Creativity, Plans and Projects

September 18, 2012

Just got my 'nails' done for @HabitatToronto and @HomeShowsTO's #UpcycleChalllenge

ToolGirl Mag Ruffman's #UpcycleChallenge welded garden art
2,498 masonry nails, 3 wrenches, and 3 handsaw blades plus 11 pounds of MIG wire and 50 hours of welding!

The lovely folks at Habitat for Humanity Toronto and Toronto's Fall Home Show have come up with the most fantastic contest this year.  They asked 13 designer/DIYer/blogger types to go shopping at one of Toronto's 5 Habitat for Humanity ReStores (where they sell amazing building supplies and archtectural salvage for 50-80% less than retail).
We were each allowed to spend up to $100 to get something to repurpose into a household item.  The entries are fantastically creative. (You can vote for the project that you like best, or better yet, go to the Fall Home Show or place an online bid for your favourite piece.  All proceeds go to Habitat for Humanity to build more great homes for great families.)
Re: the sculpture above:
The first panel (far left) is a plain rectangle and is the first geometric thing I've made since my math debacle in Grade 10 (I got 11 out of 100 on my geometry final).  So I've officially made peace with geometry.  
The middle panel strays into a more organic shape, and the third panel is full-on entropy in the shape of a female form (or two lovebirds according to my Facebook friend Moe).  
P.S. Here's the 'Before' shot!
I seriously love welding.  I bought a Hobart Handler 125 for about $300 a few years ago and it's become my favourite weapon of mass construction.  
Last week I taught Oli, my niece-in-law, to weld.
Mag Ruffman and her niece Oli; welding lessons
Welding, the most popular activity at Ruffman reunions (besides eating)
I also gave my sister a few lessons last week and she went straight home and bought her own welder - a classy Lincoln package that included a helmet emblazoned with red flames!  She's making sculptures out of farm implements. 
Gillian on her first day with her new Lincoln MIG welder
A metal artist at work


September 11, 2012

Super-easy decoupaged mirror frame to build with your favourite kid

My friend Shyenna (7) has an eye for colour.  When there's paint around, she cuts loose.  Her choices are instant and fearless.  I love watching her because it inspires me to go with my own instincts, even though I've always doubted them.  

And this project isn't just about decorating with fabric and paint.  We also built the mirror frame from scratch.  It's a simple, fun project that any beginner can accomplish.  (Plus there's a monster who lives in the mirror!)


August 10, 2012

Mindblowing projects to make by melting old LP records


If you have an oven and a collection of old LPs, you can have as much fun as possible with your clothes on.  

The PVC vinyl that old records are made from becomes pliable at extremely low temperatures.  Here are some creations you can try.  For complete instructions, see my weekly column.

Note: The vinyl melts in just a few minutes and is warm to the touch when you pull it from the 200-degree oven (don't use a hotter oven or the vinyl will start releasing toxins).  You can form it by hand immediately, but use leather gloves if you're nervous.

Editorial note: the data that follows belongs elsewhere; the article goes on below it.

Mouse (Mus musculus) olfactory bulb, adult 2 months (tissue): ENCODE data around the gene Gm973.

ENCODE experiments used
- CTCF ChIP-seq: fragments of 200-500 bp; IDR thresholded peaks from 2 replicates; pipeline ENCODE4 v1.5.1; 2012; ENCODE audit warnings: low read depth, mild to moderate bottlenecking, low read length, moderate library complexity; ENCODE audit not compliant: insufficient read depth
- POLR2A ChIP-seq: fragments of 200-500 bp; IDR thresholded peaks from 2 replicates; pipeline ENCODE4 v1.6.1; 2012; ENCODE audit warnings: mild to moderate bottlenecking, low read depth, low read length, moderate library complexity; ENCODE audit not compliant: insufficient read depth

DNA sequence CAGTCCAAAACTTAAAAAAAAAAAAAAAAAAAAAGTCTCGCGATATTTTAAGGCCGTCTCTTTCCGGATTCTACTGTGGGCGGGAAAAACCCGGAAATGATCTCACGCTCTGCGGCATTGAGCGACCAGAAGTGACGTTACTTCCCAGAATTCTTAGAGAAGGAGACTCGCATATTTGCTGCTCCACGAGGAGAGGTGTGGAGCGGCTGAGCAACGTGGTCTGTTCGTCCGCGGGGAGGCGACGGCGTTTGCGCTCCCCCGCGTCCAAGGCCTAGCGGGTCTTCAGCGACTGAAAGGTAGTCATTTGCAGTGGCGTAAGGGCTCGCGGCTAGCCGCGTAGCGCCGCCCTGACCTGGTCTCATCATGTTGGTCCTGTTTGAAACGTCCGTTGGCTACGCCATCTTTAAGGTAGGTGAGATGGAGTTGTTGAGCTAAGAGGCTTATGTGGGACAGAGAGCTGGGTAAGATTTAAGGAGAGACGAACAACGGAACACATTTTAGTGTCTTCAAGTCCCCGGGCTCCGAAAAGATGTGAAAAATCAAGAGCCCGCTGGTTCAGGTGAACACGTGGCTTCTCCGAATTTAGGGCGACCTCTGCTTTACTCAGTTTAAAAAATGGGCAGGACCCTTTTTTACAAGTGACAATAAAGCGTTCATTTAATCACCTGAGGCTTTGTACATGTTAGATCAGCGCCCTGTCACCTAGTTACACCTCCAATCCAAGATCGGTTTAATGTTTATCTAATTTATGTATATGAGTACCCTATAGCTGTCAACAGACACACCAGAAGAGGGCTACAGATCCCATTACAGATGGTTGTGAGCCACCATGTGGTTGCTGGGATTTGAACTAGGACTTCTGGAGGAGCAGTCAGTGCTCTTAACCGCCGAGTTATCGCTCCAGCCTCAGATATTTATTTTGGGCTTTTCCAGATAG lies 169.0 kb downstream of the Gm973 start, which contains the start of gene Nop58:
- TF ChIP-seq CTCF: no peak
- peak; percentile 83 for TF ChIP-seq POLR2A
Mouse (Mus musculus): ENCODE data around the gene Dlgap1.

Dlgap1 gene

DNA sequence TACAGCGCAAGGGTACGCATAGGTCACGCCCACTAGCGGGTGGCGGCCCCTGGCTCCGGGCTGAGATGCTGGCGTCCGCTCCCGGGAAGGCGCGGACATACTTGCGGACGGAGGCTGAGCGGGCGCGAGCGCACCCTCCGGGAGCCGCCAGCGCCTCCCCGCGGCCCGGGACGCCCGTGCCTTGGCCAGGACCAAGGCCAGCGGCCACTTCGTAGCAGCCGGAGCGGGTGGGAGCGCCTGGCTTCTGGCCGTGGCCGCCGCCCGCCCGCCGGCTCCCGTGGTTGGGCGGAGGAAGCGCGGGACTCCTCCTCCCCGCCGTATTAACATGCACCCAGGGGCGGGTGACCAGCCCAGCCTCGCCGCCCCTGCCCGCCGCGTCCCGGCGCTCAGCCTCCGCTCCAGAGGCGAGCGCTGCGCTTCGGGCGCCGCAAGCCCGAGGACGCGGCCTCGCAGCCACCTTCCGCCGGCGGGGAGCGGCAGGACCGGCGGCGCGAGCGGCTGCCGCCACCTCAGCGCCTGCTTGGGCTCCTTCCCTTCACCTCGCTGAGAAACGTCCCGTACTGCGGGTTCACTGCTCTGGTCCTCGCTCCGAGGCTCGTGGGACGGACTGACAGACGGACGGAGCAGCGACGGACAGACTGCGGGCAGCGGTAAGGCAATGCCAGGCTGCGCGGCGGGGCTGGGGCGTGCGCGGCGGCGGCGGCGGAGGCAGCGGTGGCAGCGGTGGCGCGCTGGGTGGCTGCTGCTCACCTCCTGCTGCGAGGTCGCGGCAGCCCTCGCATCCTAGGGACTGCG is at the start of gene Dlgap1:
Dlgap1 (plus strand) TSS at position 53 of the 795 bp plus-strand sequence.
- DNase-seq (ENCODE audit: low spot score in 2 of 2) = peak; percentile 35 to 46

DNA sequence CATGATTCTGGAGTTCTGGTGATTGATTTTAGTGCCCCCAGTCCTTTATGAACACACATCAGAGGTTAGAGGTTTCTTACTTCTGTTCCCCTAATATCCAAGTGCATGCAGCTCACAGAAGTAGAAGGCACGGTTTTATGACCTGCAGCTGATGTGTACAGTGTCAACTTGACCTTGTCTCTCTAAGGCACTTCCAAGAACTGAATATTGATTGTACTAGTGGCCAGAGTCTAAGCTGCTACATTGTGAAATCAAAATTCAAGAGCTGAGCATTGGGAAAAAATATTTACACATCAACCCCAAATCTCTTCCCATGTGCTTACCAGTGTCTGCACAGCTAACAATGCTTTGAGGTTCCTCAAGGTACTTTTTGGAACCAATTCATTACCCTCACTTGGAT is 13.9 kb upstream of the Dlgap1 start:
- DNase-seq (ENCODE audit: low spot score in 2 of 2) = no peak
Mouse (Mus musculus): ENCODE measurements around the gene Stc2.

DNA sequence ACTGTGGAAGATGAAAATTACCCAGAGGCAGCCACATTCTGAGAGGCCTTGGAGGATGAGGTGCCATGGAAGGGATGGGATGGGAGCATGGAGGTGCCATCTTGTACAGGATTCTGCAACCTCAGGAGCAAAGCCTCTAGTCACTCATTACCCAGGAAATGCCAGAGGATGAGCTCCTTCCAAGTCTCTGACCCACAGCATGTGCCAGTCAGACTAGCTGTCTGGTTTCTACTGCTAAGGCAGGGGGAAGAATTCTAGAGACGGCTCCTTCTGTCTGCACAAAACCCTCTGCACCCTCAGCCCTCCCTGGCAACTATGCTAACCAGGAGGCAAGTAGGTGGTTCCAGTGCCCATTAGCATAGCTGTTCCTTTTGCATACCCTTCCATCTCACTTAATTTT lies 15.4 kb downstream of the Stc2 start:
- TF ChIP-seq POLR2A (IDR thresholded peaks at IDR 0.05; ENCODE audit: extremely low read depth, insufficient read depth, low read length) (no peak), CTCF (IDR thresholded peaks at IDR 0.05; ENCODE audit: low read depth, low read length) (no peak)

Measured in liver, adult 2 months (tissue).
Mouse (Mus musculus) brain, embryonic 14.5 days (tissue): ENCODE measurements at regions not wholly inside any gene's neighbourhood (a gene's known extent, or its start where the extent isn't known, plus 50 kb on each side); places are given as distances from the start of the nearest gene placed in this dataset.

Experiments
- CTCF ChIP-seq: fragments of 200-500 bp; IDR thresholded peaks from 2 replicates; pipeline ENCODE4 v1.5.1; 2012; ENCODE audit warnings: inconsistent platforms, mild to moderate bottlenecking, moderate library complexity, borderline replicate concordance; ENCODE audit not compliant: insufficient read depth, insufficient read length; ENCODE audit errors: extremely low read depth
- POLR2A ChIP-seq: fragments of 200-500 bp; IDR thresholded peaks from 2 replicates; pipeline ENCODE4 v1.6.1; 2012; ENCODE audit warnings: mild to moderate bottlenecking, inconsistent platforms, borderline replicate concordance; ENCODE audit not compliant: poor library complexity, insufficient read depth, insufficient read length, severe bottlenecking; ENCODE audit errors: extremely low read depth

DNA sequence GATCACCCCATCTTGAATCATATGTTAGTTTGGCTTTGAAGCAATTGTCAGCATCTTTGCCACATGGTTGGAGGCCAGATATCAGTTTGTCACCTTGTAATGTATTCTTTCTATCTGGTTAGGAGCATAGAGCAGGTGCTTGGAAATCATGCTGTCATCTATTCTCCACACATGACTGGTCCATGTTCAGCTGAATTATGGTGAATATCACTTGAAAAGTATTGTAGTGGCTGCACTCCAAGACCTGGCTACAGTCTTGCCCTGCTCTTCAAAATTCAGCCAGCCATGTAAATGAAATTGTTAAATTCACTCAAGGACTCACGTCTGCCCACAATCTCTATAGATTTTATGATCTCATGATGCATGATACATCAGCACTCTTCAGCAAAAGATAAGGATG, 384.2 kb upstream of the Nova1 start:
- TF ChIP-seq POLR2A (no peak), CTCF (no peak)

All beginners in Record Upcycling should try a bowl.  

Pressing the vinyl between two bowls will give you a more predictable outcome:



But why be all conventional with your bowls?  Squeeze the vinyl for a more extreme effect.


Or cinch it down into a desk accessory:


Cut the vinyl into strips and form the strips into napkin rings that suit your musical friends/family:


Or form the strips into hooks for towels or jewelry:


While it's warm, cut a record in half, then reheat it and form it into a sconce:


Here's how to fasten the sconce to a wood base; first, use a regular drill bit inserted through the record's hole to drill through the two layers of vinyl that form the back of the sconce.  


Next, use a screwdriver to drive a short screw into the wooden base:


You can form the vinyl into a cylindrical sleeve to slip over a bud vase.  (Wrap it around a rolling pin or a piece of hardwood dowel)


I'm experimenting with painting the vinyl in case you don't have a penchant for shiny Seventies-looking vinyl accessories.  Whatever the case, isn't it fun to know how to upcycle your vinyl records into a funky personal statement?


July 27, 2012

Milk paint experiment; it smells great and boy, does it last

I've been experimenting with making my own interior and exterior non-VOC paint this week after reading about the durability of 9,000-year-old paintings found in Asia and Egypt.  

I didn't have room for all of my findings in my weekly column (recipes included), so this is a little addendum.  

Using concrete colourant, which is available at hardware stores, I tinted my first small batches of paint.  I got some nice golds and reds (one coat).

Bird Feeder

Then I added a little titanium dioxide (available at pottery supply places for less $ than art supply places) to some of my skim milk/Borax base and got a beautiful 'pickling' stain, which I rubbed into a rustic cricket bench.  The pigment built up in the rough texture (it's a little hard to see in the photo).  This formulation would look great on an urban fence or deck.

P1310046 - Version 2

Next, I used an exterior grade formulation made from cottage cheese and lime (which I learned about here) to coat this bench top (tinted with 'medium buff' concrete colourant).  On the buttermilk-coloured legs and base I used a two-layer cross-linking alkaline/acid formulation that I learned about from this very smart person. (To get the warm colour on the legs/base, I tinted the acidic topcoat with titanium dioxide and a tiny bit of 'lemon yellow' concrete colourant.)